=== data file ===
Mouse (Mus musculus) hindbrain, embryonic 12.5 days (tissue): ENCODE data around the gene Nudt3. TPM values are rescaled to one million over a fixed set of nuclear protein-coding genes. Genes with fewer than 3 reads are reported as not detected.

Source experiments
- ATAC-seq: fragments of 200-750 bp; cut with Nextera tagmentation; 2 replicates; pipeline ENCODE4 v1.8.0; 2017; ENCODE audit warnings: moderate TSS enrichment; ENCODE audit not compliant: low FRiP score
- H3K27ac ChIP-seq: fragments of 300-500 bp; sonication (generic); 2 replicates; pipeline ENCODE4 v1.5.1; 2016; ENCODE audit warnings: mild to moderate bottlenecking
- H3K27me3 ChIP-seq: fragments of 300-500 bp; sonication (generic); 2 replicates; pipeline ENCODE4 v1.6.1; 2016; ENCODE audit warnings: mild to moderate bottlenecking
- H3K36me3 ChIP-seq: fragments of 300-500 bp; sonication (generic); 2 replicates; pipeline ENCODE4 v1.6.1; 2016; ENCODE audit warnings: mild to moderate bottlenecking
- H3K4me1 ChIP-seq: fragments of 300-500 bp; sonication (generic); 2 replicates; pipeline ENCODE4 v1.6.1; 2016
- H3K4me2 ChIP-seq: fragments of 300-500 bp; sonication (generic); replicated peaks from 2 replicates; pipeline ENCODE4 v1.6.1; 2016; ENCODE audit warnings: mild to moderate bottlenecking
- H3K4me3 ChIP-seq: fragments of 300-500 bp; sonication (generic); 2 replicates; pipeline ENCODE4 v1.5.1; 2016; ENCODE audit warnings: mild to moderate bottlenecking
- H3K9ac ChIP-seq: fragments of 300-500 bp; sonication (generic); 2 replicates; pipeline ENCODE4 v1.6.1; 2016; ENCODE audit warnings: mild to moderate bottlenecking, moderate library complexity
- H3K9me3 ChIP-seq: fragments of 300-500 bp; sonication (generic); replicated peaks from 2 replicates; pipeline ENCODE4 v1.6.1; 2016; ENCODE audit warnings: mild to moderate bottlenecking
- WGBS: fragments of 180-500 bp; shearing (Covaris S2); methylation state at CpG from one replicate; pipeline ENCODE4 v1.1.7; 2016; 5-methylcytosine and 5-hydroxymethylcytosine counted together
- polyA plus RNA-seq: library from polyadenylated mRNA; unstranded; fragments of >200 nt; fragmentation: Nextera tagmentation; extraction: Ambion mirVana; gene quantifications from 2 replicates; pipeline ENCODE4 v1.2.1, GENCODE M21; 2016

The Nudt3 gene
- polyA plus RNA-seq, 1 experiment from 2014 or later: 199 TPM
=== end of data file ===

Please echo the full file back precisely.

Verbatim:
Mouse (Mus musculus) hindbrain, embryonic 12.5 days (tissue): ENCODE data around the gene Nudt3. TPM values are rescaled to one million over a fixed set of nuclear protein-coding genes. Genes with fewer than 3 reads are reported as not detected.

Source experiments
- ATAC-seq: fragments of 200-750 bp; cut with Nextera tagmentation; 2 replicates; pipeline ENCODE4 v1.8.0; 2017; ENCODE audit warnings: moderate TSS enrichment; ENCODE audit not compliant: low FRiP score
- H3K27ac ChIP-seq: fragments of 300-500 bp; sonication (generic); 2 replicates; pipeline ENCODE4 v1.5.1; 2016; ENCODE audit warnings: mild to moderate bottlenecking
- H3K27me3 ChIP-seq: fragments of 300-500 bp; sonication (generic); 2 replicates; pipeline ENCODE4 v1.6.1; 2016; ENCODE audit warnings: mild to moderate bottlenecking
- H3K36me3 ChIP-seq: fragments of 300-500 bp; sonication (generic); 2 replicates; pipeline ENCODE4 v1.6.1; 2016; ENCODE audit warnings: mild to moderate bottlenecking
- H3K4me1 ChIP-seq: fragments of 300-500 bp; sonication (generic); 2 replicates; pipeline ENCODE4 v1.6.1; 2016
- H3K4me2 ChIP-seq: fragments of 300-500 bp; sonication (generic); replicated peaks from 2 replicates; pipeline ENCODE4 v1.6.1; 2016; ENCODE audit warnings: mild to moderate bottlenecking
- H3K4me3 ChIP-seq: fragments of 300-500 bp; sonication (generic); 2 replicates; pipeline ENCODE4 v1.5.1; 2016; ENCODE audit warnings: mild to moderate bottlenecking
- H3K9ac ChIP-seq: fragments of 300-500 bp; sonication (generic); 2 replicates; pipeline ENCODE4 v1.6.1; 2016; ENCODE audit warnings: mild to moderate bottlenecking, moderate library complexity
- H3K9me3 ChIP-seq: fragments of 300-500 bp; sonication (generic); replicated peaks from 2 replicates; pipeline ENCODE4 v1.6.1; 2016; ENCODE audit warnings: mild to moderate bottlenecking
- WGBS: fragments of 180-500 bp; shearing (Covaris S2); methylation state at CpG from one replicate; pipeline ENCODE4 v1.1.7; 2016; 5-methylcytosine and 5-hydroxymethylcytosine counted together
- polyA plus RNA-seq: library from polyadenylated mRNA; unstranded; fragments of >200 nt; fragmentation: Nextera tagmentation; extraction: Ambion mirVana; gene quantifications from 2 replicates; pipeline ENCODE4 v1.2.1, GENCODE M21; 2016

The Nudt3 gene
- polyA plus RNA-seq, 1 experiment from 2014 or later: 199 TPM